The US administration has long criticized China on specific issues. Indeed, the current occupant got the keys to the White House campaigning on the allegations of debilitating illegal immigration and China's theft of US jobs and technology.
This time around with few tangible achievements to show for his time in office and the country in chaos because of his administration's botched response to the pandemic, the bogeyman portrayal of China has been menacingly exaggerated to depict it as a threat to the good ol' ways of American life.
Such is the desire to make China a pariah that "America first" has evolved into a virus infecting the administration with a pathological antipathy to all things Chinese. A contagion it wants to spread to the American people and the world.
Hence, the US Department of State's imposition of visa restrictions on certain Chinese technology companies such as Huawei came with the spurious justification that these enterprises provide material support to regimes engaging in human rights abuses globally.
With technology an everyday part of life nowadays and people aware that the tech companies stockpile data like mythical dragons hoarding treasure, fears that malevolent actors might use the technology and data for malicious purposes are easily fuelled.
The current administration is going to such extremes with its China smears because it is speculating on them being effective red herrings to deflect public anger at the deaths, misery and chaos caused by its muddled and flawed response to the pandemic.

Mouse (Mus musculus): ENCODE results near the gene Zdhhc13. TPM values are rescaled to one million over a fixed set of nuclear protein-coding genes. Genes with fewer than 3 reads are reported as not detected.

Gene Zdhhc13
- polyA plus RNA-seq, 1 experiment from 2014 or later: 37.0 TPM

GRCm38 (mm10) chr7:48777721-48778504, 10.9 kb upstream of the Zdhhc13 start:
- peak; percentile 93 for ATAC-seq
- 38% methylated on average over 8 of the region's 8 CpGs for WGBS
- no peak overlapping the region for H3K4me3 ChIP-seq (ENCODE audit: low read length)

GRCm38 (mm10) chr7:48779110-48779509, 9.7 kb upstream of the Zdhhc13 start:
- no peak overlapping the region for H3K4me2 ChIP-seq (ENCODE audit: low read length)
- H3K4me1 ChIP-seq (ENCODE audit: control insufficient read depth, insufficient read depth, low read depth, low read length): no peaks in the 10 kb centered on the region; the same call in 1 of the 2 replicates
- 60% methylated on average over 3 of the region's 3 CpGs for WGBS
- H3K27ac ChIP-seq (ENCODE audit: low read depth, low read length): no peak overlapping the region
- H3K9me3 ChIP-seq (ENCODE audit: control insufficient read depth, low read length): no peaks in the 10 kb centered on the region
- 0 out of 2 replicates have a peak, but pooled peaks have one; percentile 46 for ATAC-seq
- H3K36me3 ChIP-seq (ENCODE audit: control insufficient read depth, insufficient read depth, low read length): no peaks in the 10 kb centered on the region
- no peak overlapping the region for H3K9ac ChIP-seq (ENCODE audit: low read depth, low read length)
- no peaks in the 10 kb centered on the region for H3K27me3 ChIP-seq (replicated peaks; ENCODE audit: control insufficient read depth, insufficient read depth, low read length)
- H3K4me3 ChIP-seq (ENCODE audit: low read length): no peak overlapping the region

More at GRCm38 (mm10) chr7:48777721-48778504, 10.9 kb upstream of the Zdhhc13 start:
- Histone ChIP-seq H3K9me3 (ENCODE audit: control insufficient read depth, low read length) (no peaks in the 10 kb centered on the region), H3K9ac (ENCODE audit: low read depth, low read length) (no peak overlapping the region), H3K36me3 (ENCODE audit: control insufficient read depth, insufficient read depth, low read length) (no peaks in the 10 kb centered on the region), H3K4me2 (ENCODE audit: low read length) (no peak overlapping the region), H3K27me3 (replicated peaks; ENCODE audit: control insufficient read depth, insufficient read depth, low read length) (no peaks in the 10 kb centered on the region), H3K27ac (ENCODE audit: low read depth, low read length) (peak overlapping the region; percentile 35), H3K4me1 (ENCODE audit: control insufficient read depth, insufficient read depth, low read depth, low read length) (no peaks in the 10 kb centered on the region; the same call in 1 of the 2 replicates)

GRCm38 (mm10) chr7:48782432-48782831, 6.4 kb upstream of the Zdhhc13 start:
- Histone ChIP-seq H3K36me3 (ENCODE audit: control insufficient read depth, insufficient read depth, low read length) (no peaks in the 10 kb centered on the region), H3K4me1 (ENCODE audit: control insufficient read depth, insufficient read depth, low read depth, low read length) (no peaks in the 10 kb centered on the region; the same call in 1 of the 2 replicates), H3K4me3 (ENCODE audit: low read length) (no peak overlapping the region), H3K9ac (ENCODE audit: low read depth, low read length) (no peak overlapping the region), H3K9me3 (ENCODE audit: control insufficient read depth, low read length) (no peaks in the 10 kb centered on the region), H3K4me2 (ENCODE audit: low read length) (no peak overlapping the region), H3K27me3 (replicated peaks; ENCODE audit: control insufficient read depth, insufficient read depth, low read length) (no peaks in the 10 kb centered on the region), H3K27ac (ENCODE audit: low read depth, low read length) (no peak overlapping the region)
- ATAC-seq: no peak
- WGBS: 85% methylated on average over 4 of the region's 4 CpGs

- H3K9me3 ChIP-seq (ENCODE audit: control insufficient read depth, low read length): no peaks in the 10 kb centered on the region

It also hopes the redness of the herrings will be appealing bait in the hooks to catch conservative voters pumped up on Stars-and-Stripes steroids.
True, to make China the bête noire might appear easier and quicker to realize with the days fast disappearing before the presidential election. But ultimately it will prove to be a self-defeating strategy for the US.
It does not take too much perspicacity to see the mismatch between the US administration's purposes and strategies, as the best way to ease domestic anger would be to put people's lives first, and the right method to regain the country's global leadership would be to put the common interests of the world first.
Instead, the administration has made the economy its priority at home and sought to lead the way to a Cold War-style schism in the international community in the mistaken belief that it will reconsolidate the US' disappearing leadership.
Only the gullible, the co-opted or those with vested interests in the damaging policies of an administration impaired by its distressing "America first" virus will still credit Washington's pretense of good global citizenship.
The administration's efforts to isolate the second-largest economy and largest trade partner of more than 100 countries from the global system with its us-or-them proposition only presents the world with the choice between order and chaos.